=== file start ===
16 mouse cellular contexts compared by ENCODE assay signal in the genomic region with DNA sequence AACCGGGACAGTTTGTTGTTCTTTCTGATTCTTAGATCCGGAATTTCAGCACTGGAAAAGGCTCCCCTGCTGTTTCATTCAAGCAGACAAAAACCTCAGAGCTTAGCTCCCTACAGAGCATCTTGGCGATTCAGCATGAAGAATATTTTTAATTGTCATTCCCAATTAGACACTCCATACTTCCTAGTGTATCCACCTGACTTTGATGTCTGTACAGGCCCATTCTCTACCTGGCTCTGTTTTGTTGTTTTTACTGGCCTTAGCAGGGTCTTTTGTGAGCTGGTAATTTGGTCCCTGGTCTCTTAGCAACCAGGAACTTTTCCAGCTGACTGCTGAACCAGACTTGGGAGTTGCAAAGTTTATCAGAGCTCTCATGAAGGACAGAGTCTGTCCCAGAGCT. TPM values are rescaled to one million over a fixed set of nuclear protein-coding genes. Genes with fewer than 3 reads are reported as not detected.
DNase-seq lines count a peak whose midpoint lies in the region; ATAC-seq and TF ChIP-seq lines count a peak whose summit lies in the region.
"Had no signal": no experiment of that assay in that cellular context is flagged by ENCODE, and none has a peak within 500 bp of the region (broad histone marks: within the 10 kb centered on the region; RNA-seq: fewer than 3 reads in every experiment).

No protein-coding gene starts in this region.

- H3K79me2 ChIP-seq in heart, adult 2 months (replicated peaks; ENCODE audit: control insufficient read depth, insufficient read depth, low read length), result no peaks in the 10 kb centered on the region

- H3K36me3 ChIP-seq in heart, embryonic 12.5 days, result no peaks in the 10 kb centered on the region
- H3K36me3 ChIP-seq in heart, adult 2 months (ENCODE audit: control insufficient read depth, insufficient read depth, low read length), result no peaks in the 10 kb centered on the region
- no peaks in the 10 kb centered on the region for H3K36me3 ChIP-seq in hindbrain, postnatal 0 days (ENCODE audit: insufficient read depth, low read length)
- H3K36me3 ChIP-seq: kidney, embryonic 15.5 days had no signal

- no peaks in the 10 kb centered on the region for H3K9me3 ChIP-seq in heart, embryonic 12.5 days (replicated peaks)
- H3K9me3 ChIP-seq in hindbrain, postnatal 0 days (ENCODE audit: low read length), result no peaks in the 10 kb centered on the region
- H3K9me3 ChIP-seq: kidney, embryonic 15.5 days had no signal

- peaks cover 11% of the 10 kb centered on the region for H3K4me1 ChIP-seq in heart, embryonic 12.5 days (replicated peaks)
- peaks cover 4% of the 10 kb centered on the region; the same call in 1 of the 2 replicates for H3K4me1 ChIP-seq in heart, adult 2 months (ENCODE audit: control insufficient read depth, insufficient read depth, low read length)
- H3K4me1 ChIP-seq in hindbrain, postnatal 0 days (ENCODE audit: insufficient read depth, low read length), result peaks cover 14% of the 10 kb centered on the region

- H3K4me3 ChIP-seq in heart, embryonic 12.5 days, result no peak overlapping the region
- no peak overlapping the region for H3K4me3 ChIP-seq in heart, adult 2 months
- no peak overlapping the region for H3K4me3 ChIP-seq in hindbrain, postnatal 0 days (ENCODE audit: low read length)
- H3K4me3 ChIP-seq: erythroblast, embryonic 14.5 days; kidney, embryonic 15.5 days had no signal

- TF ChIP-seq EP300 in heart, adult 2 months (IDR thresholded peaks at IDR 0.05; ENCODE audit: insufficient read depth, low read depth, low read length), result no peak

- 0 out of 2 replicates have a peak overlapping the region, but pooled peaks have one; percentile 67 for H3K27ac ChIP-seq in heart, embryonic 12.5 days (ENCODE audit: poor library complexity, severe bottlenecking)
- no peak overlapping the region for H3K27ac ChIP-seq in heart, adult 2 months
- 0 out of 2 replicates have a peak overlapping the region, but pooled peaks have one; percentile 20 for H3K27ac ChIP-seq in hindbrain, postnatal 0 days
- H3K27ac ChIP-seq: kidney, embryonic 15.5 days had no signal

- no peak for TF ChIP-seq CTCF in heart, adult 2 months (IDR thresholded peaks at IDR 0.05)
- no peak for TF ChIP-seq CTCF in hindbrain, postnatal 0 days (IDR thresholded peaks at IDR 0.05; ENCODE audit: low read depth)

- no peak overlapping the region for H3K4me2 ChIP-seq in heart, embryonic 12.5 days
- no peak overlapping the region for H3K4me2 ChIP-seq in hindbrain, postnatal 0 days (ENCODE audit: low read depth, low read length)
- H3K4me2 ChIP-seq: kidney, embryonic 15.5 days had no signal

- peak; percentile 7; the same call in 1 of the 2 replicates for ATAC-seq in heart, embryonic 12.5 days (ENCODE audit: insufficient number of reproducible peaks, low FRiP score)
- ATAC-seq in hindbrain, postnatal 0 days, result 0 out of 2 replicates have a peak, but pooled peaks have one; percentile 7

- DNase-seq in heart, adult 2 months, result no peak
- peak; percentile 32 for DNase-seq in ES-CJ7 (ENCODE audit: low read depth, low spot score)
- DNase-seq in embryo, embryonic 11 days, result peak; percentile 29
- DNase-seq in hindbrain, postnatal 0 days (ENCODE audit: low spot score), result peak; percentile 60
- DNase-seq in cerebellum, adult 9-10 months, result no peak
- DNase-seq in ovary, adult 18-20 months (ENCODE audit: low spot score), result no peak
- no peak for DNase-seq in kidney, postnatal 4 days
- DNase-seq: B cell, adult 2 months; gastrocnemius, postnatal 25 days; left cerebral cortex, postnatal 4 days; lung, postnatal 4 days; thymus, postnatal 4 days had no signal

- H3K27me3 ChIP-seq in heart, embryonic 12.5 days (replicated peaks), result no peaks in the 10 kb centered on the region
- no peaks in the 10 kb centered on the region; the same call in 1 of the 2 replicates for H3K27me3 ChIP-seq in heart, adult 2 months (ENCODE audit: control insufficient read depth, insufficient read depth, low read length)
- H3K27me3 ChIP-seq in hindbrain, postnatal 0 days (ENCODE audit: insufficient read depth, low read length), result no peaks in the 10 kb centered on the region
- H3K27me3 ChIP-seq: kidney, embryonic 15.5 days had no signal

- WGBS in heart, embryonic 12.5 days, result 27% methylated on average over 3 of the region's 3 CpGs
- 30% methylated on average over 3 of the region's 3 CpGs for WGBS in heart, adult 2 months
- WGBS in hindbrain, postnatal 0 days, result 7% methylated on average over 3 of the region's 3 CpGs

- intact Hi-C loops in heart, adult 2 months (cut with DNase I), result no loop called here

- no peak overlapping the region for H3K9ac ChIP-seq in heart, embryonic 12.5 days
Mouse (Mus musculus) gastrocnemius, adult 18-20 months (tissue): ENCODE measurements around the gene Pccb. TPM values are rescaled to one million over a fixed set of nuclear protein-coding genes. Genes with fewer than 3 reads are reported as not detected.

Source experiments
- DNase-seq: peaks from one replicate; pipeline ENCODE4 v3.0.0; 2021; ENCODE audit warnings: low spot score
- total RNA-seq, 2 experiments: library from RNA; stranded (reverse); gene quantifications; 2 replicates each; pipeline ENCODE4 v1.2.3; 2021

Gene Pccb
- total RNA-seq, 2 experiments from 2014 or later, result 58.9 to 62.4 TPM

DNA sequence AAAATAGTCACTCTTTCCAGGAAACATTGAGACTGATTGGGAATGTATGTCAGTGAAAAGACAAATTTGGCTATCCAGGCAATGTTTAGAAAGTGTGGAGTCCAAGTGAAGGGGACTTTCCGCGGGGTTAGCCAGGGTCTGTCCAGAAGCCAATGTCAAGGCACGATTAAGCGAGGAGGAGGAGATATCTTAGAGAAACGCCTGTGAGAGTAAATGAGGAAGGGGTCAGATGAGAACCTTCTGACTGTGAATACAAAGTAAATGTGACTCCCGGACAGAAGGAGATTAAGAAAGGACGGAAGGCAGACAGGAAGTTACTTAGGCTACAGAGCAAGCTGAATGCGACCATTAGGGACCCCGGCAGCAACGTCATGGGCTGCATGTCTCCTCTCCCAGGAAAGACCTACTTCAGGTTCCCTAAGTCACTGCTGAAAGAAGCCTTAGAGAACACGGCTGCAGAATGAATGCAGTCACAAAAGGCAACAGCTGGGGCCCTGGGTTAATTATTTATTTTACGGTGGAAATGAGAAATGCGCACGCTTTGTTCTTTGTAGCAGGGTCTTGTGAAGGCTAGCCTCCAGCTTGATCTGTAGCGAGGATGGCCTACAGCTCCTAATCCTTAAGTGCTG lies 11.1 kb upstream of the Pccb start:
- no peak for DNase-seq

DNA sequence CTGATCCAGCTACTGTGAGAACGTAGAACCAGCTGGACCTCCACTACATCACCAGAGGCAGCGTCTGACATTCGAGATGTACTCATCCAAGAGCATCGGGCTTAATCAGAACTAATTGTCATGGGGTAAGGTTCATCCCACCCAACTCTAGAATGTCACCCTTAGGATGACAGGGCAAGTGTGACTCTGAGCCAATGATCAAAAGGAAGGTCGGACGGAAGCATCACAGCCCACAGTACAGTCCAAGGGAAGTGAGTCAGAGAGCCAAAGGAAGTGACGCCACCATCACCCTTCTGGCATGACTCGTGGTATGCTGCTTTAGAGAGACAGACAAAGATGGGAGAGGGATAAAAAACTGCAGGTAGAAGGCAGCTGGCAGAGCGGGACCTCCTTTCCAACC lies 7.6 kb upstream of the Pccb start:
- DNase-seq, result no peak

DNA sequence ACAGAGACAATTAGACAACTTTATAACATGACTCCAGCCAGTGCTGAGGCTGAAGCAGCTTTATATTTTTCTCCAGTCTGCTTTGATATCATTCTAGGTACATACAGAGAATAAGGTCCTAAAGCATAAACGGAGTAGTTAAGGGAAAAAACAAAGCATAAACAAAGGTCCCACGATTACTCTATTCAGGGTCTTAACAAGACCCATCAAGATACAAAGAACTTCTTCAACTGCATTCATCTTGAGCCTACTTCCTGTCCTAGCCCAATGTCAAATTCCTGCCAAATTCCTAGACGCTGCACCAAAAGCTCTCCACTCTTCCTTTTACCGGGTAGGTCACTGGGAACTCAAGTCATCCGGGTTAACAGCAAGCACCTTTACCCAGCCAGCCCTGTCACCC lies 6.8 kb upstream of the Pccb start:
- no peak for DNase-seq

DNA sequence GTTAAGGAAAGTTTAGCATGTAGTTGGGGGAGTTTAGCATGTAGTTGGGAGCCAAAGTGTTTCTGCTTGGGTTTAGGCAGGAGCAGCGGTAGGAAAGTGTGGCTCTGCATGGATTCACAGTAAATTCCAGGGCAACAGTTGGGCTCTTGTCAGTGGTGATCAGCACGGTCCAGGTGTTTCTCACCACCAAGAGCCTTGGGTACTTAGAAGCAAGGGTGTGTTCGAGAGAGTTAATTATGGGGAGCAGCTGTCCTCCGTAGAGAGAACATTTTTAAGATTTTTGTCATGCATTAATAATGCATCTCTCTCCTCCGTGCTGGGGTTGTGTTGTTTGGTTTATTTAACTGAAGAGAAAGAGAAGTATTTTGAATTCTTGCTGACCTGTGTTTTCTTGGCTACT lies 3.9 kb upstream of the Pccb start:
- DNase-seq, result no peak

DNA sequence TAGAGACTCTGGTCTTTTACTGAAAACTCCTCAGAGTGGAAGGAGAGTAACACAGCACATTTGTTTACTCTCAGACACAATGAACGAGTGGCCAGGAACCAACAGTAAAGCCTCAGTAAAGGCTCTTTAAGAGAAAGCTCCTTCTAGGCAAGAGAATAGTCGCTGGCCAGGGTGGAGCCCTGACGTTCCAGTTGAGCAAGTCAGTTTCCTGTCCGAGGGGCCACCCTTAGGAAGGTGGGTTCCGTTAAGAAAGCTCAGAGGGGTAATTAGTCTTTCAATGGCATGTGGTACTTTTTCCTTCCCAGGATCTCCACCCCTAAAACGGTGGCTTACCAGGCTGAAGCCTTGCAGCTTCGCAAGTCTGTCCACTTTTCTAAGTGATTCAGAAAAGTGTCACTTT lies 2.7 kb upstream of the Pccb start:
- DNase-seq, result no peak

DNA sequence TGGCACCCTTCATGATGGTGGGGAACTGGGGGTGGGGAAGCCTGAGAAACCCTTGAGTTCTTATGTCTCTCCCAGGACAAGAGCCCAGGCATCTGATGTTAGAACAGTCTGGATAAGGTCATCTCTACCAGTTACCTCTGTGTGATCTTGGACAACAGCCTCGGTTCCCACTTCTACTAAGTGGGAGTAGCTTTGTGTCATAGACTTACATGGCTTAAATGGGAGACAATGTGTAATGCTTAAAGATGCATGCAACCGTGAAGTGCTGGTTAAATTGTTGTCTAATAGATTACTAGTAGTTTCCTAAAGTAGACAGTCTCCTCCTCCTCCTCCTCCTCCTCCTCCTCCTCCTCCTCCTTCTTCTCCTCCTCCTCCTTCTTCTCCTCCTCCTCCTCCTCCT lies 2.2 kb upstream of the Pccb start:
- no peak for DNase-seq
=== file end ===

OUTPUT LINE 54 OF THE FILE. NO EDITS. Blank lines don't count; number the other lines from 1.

- total RNA-seq, 2 experiments from 2014 or later, result 58.9 to 62.4 TPM